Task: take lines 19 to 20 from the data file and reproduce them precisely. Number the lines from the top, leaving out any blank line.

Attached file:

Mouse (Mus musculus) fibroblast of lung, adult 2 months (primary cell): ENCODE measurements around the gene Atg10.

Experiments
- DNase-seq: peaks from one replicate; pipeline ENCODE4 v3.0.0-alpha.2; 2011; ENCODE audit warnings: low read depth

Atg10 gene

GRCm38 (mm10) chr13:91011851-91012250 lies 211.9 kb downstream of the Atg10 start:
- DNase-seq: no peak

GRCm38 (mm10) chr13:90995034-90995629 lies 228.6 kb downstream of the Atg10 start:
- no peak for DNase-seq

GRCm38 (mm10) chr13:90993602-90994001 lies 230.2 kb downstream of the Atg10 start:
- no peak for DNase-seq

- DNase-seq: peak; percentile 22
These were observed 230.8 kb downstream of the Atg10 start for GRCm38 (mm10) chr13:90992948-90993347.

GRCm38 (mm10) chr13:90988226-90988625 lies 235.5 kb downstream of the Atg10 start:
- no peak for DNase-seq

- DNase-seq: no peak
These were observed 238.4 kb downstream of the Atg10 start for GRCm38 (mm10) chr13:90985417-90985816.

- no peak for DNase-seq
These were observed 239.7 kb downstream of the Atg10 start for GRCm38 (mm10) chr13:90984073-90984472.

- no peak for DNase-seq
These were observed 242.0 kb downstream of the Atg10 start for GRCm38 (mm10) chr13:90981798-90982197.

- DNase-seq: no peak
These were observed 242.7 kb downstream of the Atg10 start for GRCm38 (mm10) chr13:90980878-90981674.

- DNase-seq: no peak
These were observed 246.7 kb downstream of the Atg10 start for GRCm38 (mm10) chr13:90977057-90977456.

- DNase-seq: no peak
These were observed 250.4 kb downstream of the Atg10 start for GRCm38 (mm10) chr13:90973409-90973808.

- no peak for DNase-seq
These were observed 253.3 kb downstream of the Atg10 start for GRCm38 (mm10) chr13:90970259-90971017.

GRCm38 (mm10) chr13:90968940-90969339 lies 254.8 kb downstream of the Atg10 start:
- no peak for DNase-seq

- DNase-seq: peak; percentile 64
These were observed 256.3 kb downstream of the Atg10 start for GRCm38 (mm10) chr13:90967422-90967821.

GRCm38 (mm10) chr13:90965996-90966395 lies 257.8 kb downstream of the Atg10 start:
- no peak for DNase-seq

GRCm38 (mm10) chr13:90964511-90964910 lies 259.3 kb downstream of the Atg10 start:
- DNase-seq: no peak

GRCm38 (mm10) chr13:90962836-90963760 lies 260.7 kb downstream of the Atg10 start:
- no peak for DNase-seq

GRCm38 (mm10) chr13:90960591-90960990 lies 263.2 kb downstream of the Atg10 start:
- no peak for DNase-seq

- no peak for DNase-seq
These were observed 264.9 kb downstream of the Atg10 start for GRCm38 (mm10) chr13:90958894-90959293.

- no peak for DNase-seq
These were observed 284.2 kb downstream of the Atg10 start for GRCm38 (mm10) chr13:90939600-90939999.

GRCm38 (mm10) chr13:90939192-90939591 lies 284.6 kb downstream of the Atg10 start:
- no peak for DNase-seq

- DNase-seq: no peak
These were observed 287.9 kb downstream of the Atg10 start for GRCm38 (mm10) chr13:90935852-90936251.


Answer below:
- no peak for DNase-seq
These were observed 242.0 kb downstream of the Atg10 start for GRCm38 (mm10) chr13:90981798-90982197.